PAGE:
In severe proximal subclavian artery stenosis or occlusion, insufficient blood flow may be available to withstand the ipsilateral arm, resulting in low pressure in the distal subclavian artery. Branches of the subclavian artery may begin to provide collateral reverse flow to the upper limb. Reversed blood flow in the vertebral artery assists as a collateral artery for the arm.

Through exercise, distinctive and metabolite-induced vasodilation leads to a drop in peripheral resistance in the upper-limb vessels. The gap between arterial inflow and metabolic demand may result in arm claudication. Additionally, when there is an increase in retrograde flow through the ipsilateral vertebral artery, it may “steal” blood away from the cerebral circulation.


Coronary-subclavian steal syndrome is characterized by retrograde flow of blood from the left internal mammary artery to the left subclavian artery when a proximal left SA stenosis is present. It is usually asymptomatic. When it becomes symptomatic, patients can experience:

  • Upper-extremity symptoms such as pain in the arm, discomfort, or paraesthesia
  • Neurological symptoms, including dizziness, blurry vision, and syncope
  • Relapse after initial improvement following CABG; it can be associated with exercise of the left arm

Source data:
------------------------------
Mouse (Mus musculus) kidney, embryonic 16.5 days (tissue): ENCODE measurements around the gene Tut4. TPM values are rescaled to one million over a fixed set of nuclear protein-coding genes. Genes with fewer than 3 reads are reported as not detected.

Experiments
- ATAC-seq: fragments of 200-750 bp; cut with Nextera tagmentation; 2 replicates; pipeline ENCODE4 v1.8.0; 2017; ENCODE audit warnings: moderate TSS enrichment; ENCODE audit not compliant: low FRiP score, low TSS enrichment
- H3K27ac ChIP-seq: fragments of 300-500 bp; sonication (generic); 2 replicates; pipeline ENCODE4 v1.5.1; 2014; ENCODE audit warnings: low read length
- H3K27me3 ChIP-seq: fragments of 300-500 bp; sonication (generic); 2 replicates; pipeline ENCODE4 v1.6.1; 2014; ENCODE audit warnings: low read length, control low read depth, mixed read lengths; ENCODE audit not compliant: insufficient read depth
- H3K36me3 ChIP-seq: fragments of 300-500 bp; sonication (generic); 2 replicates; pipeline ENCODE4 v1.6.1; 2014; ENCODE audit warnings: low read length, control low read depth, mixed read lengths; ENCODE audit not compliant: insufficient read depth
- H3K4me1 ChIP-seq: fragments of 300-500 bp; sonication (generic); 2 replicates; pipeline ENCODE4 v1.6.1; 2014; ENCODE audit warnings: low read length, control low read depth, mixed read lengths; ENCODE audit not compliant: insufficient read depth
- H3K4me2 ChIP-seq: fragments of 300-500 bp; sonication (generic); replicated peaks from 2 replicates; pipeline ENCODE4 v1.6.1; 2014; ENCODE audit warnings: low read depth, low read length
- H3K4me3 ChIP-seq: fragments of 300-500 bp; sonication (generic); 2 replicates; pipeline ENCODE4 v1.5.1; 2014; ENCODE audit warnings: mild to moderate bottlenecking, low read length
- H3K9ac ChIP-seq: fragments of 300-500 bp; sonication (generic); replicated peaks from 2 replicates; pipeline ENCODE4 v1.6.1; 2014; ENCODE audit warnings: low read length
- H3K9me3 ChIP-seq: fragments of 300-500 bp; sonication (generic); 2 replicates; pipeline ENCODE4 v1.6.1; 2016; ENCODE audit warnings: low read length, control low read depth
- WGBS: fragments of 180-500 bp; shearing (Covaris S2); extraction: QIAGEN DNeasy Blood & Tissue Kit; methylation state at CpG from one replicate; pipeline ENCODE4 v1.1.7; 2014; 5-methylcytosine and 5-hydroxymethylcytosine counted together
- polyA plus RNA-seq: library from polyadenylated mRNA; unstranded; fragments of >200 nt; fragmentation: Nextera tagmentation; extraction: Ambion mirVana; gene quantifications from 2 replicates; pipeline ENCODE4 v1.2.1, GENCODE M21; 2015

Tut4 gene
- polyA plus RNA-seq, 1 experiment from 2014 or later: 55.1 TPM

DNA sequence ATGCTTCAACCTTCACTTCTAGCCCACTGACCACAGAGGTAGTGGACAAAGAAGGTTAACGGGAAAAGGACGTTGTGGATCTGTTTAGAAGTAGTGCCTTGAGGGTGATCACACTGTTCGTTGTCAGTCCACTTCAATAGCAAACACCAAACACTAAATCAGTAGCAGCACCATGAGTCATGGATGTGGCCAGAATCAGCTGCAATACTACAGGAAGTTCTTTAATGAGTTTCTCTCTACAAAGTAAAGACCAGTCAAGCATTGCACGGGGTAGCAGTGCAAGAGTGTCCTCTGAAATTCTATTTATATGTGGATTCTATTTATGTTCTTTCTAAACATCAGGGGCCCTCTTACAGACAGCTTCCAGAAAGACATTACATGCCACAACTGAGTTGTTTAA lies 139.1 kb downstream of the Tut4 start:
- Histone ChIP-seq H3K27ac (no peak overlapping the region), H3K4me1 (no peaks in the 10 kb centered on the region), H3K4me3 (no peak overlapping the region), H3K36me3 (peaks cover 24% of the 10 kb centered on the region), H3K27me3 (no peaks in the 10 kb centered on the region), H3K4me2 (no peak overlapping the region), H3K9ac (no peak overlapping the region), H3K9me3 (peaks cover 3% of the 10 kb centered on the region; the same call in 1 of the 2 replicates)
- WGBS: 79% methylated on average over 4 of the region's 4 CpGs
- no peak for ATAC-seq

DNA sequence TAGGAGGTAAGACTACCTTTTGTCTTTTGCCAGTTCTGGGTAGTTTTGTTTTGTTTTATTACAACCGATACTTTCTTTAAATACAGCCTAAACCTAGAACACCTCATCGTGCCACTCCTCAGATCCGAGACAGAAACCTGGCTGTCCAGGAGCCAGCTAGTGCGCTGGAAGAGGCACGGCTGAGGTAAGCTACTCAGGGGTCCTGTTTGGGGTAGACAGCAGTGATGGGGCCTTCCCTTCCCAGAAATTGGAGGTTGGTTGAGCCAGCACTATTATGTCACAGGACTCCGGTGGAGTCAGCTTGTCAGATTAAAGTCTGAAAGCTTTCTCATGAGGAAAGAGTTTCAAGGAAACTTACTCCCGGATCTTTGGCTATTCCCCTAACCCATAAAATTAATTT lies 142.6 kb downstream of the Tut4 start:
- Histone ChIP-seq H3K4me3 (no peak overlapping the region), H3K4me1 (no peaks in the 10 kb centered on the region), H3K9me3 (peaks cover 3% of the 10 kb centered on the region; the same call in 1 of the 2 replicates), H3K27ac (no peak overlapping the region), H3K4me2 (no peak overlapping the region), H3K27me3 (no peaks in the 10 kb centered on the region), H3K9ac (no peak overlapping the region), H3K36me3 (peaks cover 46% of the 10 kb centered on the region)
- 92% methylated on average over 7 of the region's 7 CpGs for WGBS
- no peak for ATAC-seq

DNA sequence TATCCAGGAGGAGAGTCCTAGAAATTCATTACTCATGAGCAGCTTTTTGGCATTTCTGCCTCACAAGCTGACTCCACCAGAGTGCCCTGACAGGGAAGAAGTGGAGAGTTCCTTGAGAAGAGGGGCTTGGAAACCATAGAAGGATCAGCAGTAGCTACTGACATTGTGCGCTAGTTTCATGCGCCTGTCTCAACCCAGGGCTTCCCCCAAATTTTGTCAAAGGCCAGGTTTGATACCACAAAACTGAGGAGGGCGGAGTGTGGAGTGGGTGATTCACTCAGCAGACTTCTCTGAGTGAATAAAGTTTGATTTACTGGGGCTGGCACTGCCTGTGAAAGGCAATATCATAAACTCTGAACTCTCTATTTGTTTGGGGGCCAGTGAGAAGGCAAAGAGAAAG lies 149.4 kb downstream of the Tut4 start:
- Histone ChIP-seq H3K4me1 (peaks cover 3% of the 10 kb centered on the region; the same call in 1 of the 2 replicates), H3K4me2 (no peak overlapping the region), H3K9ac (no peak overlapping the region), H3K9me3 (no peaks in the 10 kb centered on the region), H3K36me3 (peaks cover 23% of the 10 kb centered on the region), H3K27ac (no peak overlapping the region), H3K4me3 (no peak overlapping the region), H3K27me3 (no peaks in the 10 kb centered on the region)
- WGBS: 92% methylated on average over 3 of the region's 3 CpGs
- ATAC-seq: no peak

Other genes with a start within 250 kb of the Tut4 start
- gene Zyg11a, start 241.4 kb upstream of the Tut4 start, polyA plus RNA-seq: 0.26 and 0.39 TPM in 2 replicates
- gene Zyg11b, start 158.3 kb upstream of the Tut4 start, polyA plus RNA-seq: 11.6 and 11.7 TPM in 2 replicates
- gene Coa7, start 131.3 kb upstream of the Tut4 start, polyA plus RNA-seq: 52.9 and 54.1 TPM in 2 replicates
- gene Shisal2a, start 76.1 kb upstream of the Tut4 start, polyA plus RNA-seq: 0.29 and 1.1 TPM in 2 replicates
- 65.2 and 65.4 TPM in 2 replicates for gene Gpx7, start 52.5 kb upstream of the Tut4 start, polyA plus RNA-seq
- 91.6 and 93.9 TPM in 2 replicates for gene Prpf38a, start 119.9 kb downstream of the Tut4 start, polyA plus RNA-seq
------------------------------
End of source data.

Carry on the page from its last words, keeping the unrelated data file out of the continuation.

• Recurrent feeling of angina after CABG
  • Examination may reveal a difference in the radial pulse volume and subclavian bruits.
  • Vertigo (most common presentation)

Physical examination may also reveal a difference in radial pulse volume and subclavian bruits.


Coronary steal syndrome. Image created by Lecturio


Coronary-subclavian steal syndrome is usually suspected in patients who complain of recurrent angina pains after having undergone CABG with an internal thoracic artery graft. A bilateral preoperative blood pressure measurement should also be performed on these patients.

Coronary steal syndrome can be diagnosed by:

  • Detailed patient history
  • Physical examination
  • Intra-arm pressure difference reading
  • Electrocardiogram
  • Computed tomography angiogram
  • Coronary angiography
  • Stress testing with myocardial perfusion imaging


Percutaneous Intervention

Percutaneous intervention is considered the first line of treatment. It includes:

  • Endovascular approach and percutaneous transluminal angiography
  • Peripheral stenting